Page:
Note what appears to be one aircraft at the far end of the east/west runway (top center of photo)

and another aircraft just to the right of the runway intersection.

Inexplicably, the April 1945 V-450 Hawaiian Islands U.S. Navy Aviation Chart (courtesy of Chris Kennedy)

did not depict any airfield at Port Allen, just an emergency seaplane anchorage.

The 1947 Hawaiian Islands Sectional Chart (courtesy of John Voss)

described Port Allen Airport as having a 3,000' hard-surface runway.

Small fixed-wing commercial aircraft used the airport until 1950

when they switched to Lihue Airport.

Port Allen Airport was depicted in the airfields diagram

on the October 1954 Hawaiian Islands Sectional Chart (courtesy of Chris Kennedy)

as having a 2,500' asphalt Runway 9/27 & an unpaved Runway 5/23.

A 3/3/55 aerial view looking southwest at Port Allen Airport as having a paved Runway 9/27,

a turf “rough” crosswind runway, a large hangar, and a few smaller buildings.

In the 1950s, the airport included a large hangar, 2 small hangars,

a small airport terminal building & another small building complex.

Port Allen was listed among active airports in the 1962 AOPA Airport Directory,

with a 2,500' paved runway, and the operator listed as "Hawaii Aeronautics Commission".

The 1963 USGS topo map depicted Port Allen Airport as having a paved Northwest/Southeast runway,

as well as an unpaved crosswind runway, along with 3 small buildings on the northeast side.

A circa 1970s photo of a terminal building at Port Allen Airport.

The December 1977 Hawaiian Islands Sectional Chart (courtesy of Chris Kennedy)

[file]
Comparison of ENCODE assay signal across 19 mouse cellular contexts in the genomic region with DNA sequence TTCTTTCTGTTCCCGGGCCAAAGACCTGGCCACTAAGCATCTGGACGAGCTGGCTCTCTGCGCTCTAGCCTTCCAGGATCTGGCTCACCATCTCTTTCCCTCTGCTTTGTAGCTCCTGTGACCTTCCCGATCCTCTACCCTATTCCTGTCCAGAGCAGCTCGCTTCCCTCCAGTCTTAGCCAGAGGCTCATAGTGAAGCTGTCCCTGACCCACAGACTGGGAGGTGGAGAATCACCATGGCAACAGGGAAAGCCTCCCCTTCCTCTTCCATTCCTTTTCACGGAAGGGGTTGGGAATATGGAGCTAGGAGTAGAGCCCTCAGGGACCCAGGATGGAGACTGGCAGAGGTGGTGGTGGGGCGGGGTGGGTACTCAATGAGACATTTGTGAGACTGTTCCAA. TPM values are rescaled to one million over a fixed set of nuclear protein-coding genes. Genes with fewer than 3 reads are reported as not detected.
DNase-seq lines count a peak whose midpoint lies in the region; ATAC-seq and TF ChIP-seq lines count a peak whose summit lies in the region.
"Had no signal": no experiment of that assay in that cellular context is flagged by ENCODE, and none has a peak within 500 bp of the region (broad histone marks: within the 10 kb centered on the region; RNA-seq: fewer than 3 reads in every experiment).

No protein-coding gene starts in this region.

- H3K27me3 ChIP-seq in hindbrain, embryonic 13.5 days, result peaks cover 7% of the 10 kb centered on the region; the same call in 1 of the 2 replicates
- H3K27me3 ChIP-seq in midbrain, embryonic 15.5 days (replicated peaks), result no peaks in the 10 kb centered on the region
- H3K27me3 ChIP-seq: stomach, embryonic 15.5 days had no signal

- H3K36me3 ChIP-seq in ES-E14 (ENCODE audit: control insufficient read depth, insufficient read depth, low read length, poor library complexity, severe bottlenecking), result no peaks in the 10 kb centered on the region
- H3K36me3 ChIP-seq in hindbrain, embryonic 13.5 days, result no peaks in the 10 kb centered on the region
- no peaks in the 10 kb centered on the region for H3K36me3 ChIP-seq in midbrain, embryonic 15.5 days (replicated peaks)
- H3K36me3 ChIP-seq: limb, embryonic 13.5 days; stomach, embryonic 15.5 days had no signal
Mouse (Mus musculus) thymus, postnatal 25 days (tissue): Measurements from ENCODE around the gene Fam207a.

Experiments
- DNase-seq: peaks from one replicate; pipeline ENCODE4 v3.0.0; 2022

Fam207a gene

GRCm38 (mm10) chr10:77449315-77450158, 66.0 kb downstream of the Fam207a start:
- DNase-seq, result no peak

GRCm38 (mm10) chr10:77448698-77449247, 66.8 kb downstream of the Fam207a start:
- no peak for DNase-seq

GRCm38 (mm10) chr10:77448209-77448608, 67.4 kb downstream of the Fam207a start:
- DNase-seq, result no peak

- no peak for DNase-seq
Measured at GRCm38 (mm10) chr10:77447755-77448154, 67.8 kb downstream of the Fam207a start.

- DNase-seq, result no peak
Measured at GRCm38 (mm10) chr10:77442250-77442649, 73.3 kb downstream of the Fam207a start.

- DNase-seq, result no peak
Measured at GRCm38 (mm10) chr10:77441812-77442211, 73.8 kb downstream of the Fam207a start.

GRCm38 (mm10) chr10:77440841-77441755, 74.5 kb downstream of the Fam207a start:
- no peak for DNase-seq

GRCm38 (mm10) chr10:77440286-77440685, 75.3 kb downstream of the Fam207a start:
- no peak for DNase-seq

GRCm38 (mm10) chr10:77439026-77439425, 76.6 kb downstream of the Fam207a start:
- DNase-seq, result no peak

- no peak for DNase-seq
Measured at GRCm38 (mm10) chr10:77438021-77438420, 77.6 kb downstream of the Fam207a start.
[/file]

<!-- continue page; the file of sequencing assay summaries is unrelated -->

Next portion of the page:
depicted the Port Allen Airport as having a single 2,400' paved runway.

A 1977 USGS aerial photo of Port Allen Airport (from the Lihue Public Library, courtesy of Jonathan Westerling).

The 1981 Hawaii Airports & Flying Safety Guide (courtesy of Jonathan Westerling)

depicted Port Allen as having a single 2,480' paved Runway 9/27,

along with a closed crosswind runway.

As of the 1990s, no buildings remained at Port Allen Airport,

just 2 runways on a barren wind-swept peninsula,

and there were also no aircraft based at Port Allen.

What few structures remained at Port Allen after most operations moved to Lihue Airport

were most likely destroyed when Hurricane Iniki ravaged the Island of Kauai in 1992.

However, Port Allen Airport could experience a renaissance in the future.

The Hawaii State Government has released a plan that attempts to

encourage Kauai helicopter tour operators to consolidate at Port Allen.

To encourage this, facilities at Port Allen would be improved,

including the construction of up to 4 aircraft hangars & 8 aircraft parking aprons,